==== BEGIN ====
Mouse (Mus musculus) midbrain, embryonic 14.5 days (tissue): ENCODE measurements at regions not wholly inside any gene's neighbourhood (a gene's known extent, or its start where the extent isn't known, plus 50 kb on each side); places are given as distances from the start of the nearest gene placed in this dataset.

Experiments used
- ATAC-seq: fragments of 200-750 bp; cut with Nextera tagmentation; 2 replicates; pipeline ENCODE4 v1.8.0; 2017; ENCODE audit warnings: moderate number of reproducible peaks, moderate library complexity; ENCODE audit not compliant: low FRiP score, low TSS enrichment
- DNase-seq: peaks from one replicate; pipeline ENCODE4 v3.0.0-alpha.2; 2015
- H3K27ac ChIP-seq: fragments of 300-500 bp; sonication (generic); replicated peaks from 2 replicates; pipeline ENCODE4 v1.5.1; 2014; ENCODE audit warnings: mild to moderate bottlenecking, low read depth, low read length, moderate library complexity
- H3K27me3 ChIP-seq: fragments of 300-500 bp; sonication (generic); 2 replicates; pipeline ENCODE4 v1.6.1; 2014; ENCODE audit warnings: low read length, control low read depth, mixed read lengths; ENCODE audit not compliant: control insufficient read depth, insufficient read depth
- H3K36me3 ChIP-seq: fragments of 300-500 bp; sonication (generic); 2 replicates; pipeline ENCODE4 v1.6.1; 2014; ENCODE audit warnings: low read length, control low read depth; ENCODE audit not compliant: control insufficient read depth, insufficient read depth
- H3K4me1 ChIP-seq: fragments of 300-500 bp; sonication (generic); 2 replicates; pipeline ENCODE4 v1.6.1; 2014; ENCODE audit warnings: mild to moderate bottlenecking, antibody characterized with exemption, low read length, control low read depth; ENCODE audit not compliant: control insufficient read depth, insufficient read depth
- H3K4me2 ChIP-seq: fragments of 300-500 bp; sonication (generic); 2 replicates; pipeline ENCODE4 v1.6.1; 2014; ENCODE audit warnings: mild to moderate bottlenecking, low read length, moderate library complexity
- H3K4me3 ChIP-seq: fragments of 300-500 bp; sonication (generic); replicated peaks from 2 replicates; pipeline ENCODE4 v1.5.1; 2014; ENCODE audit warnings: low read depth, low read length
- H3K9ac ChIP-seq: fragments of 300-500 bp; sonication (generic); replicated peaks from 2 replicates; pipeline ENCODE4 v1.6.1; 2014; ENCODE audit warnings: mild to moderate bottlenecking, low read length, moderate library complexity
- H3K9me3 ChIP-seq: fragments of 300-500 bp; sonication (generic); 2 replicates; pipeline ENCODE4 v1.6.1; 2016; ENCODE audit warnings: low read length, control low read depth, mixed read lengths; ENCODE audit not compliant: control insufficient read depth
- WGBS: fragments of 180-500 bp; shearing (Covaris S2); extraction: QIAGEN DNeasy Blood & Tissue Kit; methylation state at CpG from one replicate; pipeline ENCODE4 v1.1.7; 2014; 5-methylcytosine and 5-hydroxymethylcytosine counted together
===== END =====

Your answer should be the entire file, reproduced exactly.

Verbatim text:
Mouse (Mus musculus) midbrain, embryonic 14.5 days (tissue): ENCODE measurements at regions not wholly inside any gene's neighbourhood (a gene's known extent, or its start where the extent isn't known, plus 50 kb on each side); places are given as distances from the start of the nearest gene placed in this dataset.

Experiments used
- ATAC-seq: fragments of 200-750 bp; cut with Nextera tagmentation; 2 replicates; pipeline ENCODE4 v1.8.0; 2017; ENCODE audit warnings: moderate number of reproducible peaks, moderate library complexity; ENCODE audit not compliant: low FRiP score, low TSS enrichment
- DNase-seq: peaks from one replicate; pipeline ENCODE4 v3.0.0-alpha.2; 2015
- H3K27ac ChIP-seq: fragments of 300-500 bp; sonication (generic); replicated peaks from 2 replicates; pipeline ENCODE4 v1.5.1; 2014; ENCODE audit warnings: mild to moderate bottlenecking, low read depth, low read length, moderate library complexity
- H3K27me3 ChIP-seq: fragments of 300-500 bp; sonication (generic); 2 replicates; pipeline ENCODE4 v1.6.1; 2014; ENCODE audit warnings: low read length, control low read depth, mixed read lengths; ENCODE audit not compliant: control insufficient read depth, insufficient read depth
- H3K36me3 ChIP-seq: fragments of 300-500 bp; sonication (generic); 2 replicates; pipeline ENCODE4 v1.6.1; 2014; ENCODE audit warnings: low read length, control low read depth; ENCODE audit not compliant: control insufficient read depth, insufficient read depth
- H3K4me1 ChIP-seq: fragments of 300-500 bp; sonication (generic); 2 replicates; pipeline ENCODE4 v1.6.1; 2014; ENCODE audit warnings: mild to moderate bottlenecking, antibody characterized with exemption, low read length, control low read depth; ENCODE audit not compliant: control insufficient read depth, insufficient read depth
- H3K4me2 ChIP-seq: fragments of 300-500 bp; sonication (generic); 2 replicates; pipeline ENCODE4 v1.6.1; 2014; ENCODE audit warnings: mild to moderate bottlenecking, low read length, moderate library complexity
- H3K4me3 ChIP-seq: fragments of 300-500 bp; sonication (generic); replicated peaks from 2 replicates; pipeline ENCODE4 v1.5.1; 2014; ENCODE audit warnings: low read depth, low read length
- H3K9ac ChIP-seq: fragments of 300-500 bp; sonication (generic); replicated peaks from 2 replicates; pipeline ENCODE4 v1.6.1; 2014; ENCODE audit warnings: mild to moderate bottlenecking, low read length, moderate library complexity
- H3K9me3 ChIP-seq: fragments of 300-500 bp; sonication (generic); 2 replicates; pipeline ENCODE4 v1.6.1; 2016; ENCODE audit warnings: low read length, control low read depth, mixed read lengths; ENCODE audit not compliant: control insufficient read depth
- WGBS: fragments of 180-500 bp; shearing (Covaris S2); extraction: QIAGEN DNeasy Blood & Tissue Kit; methylation state at CpG from one replicate; pipeline ENCODE4 v1.1.7; 2014; 5-methylcytosine and 5-hydroxymethylcytosine counted together